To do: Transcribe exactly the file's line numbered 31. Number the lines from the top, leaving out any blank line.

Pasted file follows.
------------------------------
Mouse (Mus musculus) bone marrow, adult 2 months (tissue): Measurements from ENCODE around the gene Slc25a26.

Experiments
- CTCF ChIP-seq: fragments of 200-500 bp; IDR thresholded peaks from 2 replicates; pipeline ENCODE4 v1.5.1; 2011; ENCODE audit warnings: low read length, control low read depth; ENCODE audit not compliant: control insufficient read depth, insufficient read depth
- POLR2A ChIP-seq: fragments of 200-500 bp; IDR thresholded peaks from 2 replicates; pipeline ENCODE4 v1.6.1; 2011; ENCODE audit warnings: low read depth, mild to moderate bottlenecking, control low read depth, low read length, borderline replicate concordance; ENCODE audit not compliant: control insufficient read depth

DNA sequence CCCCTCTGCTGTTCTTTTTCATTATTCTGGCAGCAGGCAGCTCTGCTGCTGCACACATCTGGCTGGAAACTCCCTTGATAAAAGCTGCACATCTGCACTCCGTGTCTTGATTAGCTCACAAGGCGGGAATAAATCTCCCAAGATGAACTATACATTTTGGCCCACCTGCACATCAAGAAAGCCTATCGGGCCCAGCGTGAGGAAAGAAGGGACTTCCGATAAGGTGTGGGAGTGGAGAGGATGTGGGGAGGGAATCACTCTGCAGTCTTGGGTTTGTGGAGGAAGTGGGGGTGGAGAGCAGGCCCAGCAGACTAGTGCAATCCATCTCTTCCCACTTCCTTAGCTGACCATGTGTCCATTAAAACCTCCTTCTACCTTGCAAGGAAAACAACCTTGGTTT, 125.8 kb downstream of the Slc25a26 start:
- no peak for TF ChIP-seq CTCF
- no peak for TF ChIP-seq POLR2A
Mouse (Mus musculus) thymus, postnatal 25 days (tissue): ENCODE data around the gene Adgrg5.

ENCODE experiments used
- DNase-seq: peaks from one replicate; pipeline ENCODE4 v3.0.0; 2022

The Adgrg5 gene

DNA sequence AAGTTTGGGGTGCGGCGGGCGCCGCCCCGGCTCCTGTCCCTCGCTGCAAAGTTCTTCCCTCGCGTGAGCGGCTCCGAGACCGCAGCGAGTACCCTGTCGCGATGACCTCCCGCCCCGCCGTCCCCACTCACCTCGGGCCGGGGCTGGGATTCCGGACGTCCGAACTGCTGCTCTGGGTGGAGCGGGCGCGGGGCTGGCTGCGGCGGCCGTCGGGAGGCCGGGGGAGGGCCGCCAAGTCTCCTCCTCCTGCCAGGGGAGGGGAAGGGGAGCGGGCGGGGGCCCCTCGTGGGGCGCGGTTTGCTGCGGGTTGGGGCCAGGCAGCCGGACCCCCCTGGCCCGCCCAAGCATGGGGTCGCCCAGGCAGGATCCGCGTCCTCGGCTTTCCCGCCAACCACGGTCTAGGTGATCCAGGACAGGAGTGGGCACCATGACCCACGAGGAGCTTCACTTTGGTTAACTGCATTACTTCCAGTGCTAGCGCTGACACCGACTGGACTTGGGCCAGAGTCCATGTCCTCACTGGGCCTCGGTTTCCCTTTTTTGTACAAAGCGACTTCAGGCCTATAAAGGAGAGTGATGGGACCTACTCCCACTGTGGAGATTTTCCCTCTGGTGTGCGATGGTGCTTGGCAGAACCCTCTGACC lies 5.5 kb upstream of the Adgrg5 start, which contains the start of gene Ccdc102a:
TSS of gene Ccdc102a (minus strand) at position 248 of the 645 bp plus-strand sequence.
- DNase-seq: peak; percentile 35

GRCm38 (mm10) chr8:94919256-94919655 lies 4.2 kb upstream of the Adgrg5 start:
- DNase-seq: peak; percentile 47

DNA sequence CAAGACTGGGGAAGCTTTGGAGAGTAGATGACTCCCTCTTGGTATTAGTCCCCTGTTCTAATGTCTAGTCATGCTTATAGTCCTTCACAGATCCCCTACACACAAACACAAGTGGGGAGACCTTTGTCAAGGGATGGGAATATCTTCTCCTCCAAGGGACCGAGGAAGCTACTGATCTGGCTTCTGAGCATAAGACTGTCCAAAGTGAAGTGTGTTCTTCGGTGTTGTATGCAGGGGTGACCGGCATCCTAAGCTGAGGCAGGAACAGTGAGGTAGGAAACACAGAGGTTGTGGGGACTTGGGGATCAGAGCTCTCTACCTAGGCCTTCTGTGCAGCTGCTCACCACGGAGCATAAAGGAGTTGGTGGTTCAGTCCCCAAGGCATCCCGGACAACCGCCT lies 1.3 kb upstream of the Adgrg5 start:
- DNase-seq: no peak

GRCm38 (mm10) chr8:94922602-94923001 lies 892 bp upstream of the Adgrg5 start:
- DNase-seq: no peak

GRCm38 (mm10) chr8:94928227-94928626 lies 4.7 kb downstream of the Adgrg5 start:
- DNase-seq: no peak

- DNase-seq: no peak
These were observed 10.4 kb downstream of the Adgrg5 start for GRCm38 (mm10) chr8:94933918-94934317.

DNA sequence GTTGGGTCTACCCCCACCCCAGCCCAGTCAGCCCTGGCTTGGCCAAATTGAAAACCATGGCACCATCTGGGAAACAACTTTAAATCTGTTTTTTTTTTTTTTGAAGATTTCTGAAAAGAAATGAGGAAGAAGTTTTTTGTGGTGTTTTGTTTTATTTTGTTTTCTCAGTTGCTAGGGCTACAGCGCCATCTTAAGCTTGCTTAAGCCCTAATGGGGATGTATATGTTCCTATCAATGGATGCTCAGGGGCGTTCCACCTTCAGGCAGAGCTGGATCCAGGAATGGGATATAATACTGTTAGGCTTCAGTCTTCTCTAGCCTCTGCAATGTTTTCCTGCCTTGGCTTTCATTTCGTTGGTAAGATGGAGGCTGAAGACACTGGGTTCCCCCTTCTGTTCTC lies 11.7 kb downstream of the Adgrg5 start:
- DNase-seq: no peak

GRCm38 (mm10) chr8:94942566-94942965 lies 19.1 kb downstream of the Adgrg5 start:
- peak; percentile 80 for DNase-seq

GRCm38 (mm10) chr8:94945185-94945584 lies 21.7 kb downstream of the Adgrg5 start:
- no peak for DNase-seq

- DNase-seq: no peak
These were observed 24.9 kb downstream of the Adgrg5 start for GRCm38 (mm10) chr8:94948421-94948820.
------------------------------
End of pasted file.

- DNase-seq: no peak